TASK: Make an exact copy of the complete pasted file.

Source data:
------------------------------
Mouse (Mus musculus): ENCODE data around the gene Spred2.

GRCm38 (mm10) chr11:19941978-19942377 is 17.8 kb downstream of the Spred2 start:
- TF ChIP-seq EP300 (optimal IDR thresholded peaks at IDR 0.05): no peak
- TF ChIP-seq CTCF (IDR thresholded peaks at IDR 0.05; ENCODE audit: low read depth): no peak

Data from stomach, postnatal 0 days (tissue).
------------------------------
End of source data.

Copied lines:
Mouse (Mus musculus): ENCODE data around the gene Spred2.

GRCm38 (mm10) chr11:19941978-19942377 is 17.8 kb downstream of the Spred2 start:
- TF ChIP-seq EP300 (optimal IDR thresholded peaks at IDR 0.05): no peak
- TF ChIP-seq CTCF (IDR thresholded peaks at IDR 0.05; ENCODE audit: low read depth): no peak

Data from stomach, postnatal 0 days (tissue).